HDRI YafRay Batteries! (Yes, more batteries, now complete.)

Well, this was briefly in the WIP forum, but I’m satasfied, and it was really more of a test of my ability to make a simple texture in photoshop and appropriately use the YafRay HDRI settings, and I’m pleased. Inspired by Mifune’s thread, this looked like fun, and was. I created every aspect of it, using Photoshop and Blender 2.34. The textures are obviously image based, other than those for the poles, which are procedural. I used Photosphere for the HDRI editing.


If the hotlink isn’t working:

Thank folks, and thanks Mifune.

Good job in making the texture.

too shiny make the reflection value lower - don’t be afraid to make 0.0somtihng.

the metal looks weird. its white instead of gray. and it is a little bit too shiny. but the model looks great.

quite a pretty good job

How do you use HDRI in Yafray? I’ve been wondering that but haven’t looked into it. If you’d be so kind as to give a quick explanation / link I’d really appreciate it.

You asign the HDRI pick as the World and yafray does it automaticaly

Great work! Gotta love that HDRI :wink:

I agree with @ner about the shininess levels.


Just so you know =)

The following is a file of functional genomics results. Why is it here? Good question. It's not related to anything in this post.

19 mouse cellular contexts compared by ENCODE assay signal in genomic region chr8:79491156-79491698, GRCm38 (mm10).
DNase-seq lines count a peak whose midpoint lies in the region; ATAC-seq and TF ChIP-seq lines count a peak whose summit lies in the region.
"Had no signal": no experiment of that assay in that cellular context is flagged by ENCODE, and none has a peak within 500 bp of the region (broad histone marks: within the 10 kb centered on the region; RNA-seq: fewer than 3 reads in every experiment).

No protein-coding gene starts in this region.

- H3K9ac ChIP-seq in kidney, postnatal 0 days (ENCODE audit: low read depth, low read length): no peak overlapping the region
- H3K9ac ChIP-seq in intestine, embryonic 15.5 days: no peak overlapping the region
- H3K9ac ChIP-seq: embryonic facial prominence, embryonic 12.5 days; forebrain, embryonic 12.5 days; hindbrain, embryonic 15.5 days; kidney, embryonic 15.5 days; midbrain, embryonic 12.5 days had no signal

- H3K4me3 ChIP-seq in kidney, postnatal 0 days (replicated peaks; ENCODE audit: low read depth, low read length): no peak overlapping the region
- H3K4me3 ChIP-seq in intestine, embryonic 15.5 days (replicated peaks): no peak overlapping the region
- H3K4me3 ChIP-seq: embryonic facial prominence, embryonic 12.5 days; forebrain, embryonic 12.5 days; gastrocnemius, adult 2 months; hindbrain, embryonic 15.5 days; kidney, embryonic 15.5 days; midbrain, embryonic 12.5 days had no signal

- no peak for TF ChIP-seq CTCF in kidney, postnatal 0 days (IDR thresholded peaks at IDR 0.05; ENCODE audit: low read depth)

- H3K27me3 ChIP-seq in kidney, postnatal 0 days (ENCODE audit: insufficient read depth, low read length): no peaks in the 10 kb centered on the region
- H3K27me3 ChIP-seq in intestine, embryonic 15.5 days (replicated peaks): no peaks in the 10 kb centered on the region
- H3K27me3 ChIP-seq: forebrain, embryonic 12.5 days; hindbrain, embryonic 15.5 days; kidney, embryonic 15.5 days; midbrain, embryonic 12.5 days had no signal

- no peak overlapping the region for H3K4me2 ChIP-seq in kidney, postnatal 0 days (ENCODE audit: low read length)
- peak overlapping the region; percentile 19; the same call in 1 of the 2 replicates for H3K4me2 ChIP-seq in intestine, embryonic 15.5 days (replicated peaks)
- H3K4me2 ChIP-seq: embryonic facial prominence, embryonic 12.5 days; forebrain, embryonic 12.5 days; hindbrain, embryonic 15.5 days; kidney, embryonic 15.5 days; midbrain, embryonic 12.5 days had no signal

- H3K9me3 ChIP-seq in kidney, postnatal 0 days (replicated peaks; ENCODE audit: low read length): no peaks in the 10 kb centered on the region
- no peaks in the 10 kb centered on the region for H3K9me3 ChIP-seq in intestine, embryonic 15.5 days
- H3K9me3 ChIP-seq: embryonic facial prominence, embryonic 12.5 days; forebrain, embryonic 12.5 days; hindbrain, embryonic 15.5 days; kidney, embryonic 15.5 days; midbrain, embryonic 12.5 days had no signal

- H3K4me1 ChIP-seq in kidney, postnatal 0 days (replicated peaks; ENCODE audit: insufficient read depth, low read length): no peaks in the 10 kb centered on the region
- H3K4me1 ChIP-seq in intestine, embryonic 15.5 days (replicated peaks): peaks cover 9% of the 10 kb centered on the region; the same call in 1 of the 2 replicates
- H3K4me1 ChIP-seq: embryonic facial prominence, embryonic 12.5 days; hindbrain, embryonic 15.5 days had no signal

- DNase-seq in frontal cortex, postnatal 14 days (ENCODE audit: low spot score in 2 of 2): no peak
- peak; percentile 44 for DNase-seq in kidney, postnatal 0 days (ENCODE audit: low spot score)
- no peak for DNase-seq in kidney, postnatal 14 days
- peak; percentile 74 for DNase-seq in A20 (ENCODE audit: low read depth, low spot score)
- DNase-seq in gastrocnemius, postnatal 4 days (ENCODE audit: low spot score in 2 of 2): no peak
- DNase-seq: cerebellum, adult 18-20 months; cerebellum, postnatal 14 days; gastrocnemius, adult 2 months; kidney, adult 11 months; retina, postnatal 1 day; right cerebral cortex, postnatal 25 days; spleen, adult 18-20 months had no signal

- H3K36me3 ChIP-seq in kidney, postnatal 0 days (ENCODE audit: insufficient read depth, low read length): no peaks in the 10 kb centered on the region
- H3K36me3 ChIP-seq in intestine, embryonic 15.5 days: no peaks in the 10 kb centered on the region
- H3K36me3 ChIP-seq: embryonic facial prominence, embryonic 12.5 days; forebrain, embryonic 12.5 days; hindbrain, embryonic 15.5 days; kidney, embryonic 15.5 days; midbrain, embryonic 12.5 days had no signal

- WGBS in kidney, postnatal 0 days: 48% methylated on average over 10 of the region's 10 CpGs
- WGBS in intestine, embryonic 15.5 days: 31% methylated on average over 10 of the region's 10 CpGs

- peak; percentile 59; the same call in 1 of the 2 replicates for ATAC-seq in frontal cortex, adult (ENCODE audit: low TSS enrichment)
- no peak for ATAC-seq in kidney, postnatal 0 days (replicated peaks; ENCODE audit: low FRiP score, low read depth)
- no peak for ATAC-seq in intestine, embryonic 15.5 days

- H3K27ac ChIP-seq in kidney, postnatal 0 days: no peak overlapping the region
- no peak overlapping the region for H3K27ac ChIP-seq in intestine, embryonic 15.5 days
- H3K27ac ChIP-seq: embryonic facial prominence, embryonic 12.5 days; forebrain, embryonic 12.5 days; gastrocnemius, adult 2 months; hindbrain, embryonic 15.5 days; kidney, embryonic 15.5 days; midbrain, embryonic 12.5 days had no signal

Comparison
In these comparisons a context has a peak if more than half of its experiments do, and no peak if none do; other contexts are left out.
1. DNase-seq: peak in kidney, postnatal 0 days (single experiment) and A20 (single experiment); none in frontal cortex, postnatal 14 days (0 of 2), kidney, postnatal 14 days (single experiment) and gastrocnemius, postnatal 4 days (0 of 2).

The + symbol should be at the end with the bump, and the - on the other side.


You can see some batteries in this picture to see what I mean.
Other than that, GREAT render, I love it’s shininess. =)

Take care!

ThePatrickP: Thanks. The texture was fun to make.

@ner: Yeah, the reflection value really should be lower, I suppose, but I wasn’t ging for realism so much as a larger than life version of the things. Anyhow, the batteries themselves are exceptionally reflective for batteries, I can actually clearly see my face in them.

Mifune: Actually, the metal was too drab in my last render, so I bumped up the raymir value, and ended up with it taking on too much of the probe’s color. Oh well.

[email protected]_: Thanks.

mr_rob: HDRI is assigned by getting an .hdr probe, many of which are available at:


and assigning it as an image texture to the world setting. It won’t show up, but I use the “angmap” button in the world setting as well. Blender doesn’t recognize .hdr, but YafRay does. Anyhow, after you’ve assigned the .hdr file, simply use GI (I use full/best, but I hear that skydome is the only way to get “true” HDRI).

Jedi Dawn: Yes, but there are lots of things to play with to get it right. If you aren’t careful you’ll get disco lights on the floor. It is important at times to edit the .hdr probe, which can be done with a variety of programs. I needed to lower the exposure of this probe to stop it from being as washed out, and I accomplished that with Photosphere, and OS X program.

3DMantis: Thanks! HDRI is fun, eh?

FREEKmedia: Yeah, I switched the pole’s symbols accidentally. Oops. I don’t know that I care. I might do another render at some point if I go grocery shopping or the like. It only takes 20 minutes, but hey, that is plenty long when I’m waiting around.